A real property trade or business can elect out of the new business interest disallowance by electing to utilize the Alternative Depreciation System (ADS). The ADS lives for nonresidential, residential and qualified improvements are 40, 30, and 20 years, respectively. All of which are longer lives, resulting in lower annual depreciation allowances.
Read more about the new tax law, real estate and business interest expense.
Immediate expensing of qualified depreciable personal property
The TCJA includes generous expensing provisions for acquired assets. The additional first year depreciation deduction for qualified depreciable personal property (commonly known as Bonus Depreciation) was extended and modified. For property placed in service after September 27, 2017 and before 2023, the allowance is increased from 50% to 100%. After 2022, the bonus depreciation percentage is phased-down to in each subsequent year by 20% per year.
Learn more about Bonus Depreciation in this post.
Are you buying or selling a principle residence, vacation home, or rental property?
Get a free tax savings tip sheet.
Expansion of Section 179 expensing
Taxpayers may elect under Code Section 179 to deduct the cost of qualifying property, rather than to recover the costs through annual depreciation deductions. The TCJA increased the maximum amount a taxpayer may expense under Section 179 to $1 million, and increased the phase-out threshold amount to $2.5 million.
The Act also expanded the definition of qualified real property eligible for the 179 expensing to include certain improvements to nonresidential real property, including:
- Heating, Ventilation, and Air Conditioning Property
- Fire Protection and Alarm Systems
- Security Systems
Mortgage interest and real estate
Before the tax law changed, you could deduct mortgage interest on mortgages up to $1 million, if you’re married, and $500,000 if you’re single. Interest on a Home Equity Line of Credit (HELOC) could be deducted up to $100,000. Under the new law, individuals are allowed an itemized deduction for interest on a principal residence and second residence up to a combined $750,000. Mortgages obtained before 12/16/17 are grandfathered and new purchase money mortgages may be grandfathered if the purchase contract is dated before 12/16/17.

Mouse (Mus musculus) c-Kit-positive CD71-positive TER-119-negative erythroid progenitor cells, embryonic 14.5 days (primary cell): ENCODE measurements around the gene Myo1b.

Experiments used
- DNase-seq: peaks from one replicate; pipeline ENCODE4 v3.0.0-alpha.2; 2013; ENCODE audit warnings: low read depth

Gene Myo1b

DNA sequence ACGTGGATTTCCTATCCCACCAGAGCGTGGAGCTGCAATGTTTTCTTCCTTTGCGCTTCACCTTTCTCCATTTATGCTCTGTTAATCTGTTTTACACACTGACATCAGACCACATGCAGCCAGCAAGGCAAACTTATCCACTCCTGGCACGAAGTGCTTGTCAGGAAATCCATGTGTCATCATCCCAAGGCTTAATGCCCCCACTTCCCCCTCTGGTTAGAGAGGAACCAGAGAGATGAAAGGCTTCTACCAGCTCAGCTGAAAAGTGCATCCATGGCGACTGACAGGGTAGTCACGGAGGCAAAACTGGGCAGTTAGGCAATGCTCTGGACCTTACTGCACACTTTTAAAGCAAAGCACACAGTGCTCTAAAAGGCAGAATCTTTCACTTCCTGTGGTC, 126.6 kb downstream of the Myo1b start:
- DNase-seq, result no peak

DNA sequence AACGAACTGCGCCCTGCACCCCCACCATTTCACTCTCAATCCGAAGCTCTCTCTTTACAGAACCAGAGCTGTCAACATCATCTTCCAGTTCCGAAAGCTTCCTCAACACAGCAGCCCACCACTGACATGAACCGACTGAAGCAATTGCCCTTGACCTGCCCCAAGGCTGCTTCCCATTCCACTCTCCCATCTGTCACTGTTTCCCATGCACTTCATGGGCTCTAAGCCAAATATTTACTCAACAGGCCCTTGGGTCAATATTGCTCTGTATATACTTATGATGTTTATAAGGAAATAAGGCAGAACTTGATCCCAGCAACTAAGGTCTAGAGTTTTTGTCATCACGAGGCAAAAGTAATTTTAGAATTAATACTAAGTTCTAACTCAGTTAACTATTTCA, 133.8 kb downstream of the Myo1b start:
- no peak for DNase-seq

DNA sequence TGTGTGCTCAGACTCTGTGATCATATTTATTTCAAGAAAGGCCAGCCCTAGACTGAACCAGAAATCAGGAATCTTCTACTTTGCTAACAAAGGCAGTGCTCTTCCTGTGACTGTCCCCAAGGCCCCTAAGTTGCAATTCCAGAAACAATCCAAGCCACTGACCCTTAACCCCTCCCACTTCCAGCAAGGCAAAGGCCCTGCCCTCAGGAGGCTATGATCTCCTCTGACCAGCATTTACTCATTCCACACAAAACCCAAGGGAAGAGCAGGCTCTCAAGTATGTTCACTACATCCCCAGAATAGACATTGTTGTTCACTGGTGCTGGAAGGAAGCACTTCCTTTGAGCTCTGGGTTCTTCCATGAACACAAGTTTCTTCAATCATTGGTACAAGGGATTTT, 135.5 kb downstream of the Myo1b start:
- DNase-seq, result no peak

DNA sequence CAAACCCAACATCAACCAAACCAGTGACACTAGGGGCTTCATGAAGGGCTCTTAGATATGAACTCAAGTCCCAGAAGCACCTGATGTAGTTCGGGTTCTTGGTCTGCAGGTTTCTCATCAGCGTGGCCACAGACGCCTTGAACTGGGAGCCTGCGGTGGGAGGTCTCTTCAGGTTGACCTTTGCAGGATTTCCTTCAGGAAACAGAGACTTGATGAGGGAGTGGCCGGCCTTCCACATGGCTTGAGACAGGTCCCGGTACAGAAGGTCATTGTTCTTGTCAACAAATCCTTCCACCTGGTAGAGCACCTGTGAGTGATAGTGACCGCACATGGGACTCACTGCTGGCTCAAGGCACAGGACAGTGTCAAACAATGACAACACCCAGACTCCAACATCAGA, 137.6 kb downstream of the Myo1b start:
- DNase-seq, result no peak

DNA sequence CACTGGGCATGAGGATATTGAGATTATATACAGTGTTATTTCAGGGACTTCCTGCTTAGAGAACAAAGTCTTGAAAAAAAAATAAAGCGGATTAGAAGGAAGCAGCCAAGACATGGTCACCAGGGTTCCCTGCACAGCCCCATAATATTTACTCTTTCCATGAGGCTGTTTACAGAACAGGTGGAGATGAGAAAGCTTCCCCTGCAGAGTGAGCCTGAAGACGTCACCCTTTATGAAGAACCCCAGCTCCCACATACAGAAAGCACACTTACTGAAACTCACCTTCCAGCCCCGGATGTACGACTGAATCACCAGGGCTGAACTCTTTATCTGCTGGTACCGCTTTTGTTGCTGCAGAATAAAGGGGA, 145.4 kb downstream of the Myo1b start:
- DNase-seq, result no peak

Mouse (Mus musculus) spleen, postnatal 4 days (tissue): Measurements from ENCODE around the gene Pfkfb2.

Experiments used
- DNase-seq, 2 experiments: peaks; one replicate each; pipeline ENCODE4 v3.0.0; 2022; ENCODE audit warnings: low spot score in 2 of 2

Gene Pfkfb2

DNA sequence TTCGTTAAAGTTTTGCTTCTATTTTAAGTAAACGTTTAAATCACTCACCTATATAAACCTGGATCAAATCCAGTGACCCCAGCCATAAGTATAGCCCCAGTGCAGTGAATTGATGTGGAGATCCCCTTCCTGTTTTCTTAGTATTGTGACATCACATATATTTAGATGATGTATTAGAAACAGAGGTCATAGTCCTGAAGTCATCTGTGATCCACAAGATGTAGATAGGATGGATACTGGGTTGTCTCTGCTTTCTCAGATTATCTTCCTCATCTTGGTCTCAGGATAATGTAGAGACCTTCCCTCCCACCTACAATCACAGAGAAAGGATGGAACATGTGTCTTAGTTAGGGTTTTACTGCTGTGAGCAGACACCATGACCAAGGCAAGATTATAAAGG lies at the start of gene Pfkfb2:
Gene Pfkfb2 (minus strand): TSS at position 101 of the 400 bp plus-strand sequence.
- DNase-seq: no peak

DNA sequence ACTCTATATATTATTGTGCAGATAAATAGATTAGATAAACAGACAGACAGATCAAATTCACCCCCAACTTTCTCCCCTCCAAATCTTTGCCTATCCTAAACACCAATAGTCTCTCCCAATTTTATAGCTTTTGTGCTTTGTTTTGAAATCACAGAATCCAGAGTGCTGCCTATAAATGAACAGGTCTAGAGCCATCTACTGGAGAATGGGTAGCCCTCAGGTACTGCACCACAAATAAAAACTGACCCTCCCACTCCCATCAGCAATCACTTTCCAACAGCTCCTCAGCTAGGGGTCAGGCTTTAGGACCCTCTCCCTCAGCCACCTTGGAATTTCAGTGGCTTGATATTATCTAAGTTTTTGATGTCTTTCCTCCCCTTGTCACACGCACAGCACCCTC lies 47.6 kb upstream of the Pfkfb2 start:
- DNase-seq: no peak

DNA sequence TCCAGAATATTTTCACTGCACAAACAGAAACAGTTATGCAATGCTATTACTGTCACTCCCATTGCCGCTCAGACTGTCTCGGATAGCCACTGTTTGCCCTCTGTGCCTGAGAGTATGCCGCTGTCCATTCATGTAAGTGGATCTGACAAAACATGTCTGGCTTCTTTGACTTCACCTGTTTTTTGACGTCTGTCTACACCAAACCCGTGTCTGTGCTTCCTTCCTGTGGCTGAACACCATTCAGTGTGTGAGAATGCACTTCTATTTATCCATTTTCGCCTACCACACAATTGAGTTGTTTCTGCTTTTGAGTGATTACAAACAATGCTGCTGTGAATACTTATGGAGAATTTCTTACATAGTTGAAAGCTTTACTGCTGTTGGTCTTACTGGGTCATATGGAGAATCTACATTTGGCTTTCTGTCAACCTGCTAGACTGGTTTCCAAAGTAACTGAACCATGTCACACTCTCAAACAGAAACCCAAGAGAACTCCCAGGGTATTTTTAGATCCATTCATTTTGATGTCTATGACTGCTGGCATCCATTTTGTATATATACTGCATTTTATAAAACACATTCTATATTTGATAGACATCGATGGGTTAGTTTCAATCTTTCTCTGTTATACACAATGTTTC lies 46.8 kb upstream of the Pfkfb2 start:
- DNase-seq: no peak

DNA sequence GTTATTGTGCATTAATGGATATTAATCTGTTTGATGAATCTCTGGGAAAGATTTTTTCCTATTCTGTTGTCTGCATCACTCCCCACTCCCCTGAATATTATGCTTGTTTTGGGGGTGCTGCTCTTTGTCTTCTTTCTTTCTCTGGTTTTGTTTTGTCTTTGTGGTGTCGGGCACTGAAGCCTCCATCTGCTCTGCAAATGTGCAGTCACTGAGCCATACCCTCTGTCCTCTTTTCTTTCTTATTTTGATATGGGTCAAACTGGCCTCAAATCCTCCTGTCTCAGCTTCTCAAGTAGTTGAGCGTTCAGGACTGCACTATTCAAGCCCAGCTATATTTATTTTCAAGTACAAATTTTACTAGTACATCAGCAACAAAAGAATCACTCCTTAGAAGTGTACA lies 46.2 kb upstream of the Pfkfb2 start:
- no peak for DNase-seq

Refinancing of grandfathered mortgages is grandfathered, but not beyond the original mortgage’s term and amount, with some exceptions for balloon mortgages. Interest on HELOCs is no longer deductible.
The rules for capital gain exclusion for a primary residence remain unchanged, which is good for the real estate market. When you sell your primary residence, you get to exclude $500,000 of gain. As the taxpayer, you must own and use the home as your primary residence for two out of the previous five years. This exemption can only be used once every two years.
You will still be able to do a like-kind exchange on real estate, but no longer on personal property. This type of exchange allows for the disposal of an asset and the acquisition of another replacement asset without generating a current tax liability from the gain on the sale of the first asset.
Read more in The Tax Cuts and Jobs Act and Code Section 1031.
Follow the Real Estate Tax Guy on Twitter @RETaxGuy
We’ve got your back on the Tax Cuts and Jobs Act
The new tax code is complex and every taxpayer’s situation is different. Don’t lose sleep wondering what impact the new law will have on your real estate investments. Contact KRS partner Simon Filip, CPA at 201.655.7411 or [email protected].
“With the new tax law, it’s more important than ever to structure your real estate operations and investments in a tax efficient manner. Taxes may be a significant portion of your annual cash expenditures without proper planning.” – Simon Filip, CPA, aka “The Real Estate Tax Guy”
New incentives for investment
in low income communities
How does the new tax code
impact 1031 exchanges?
This article gives you the lowdown.
Get more practical tips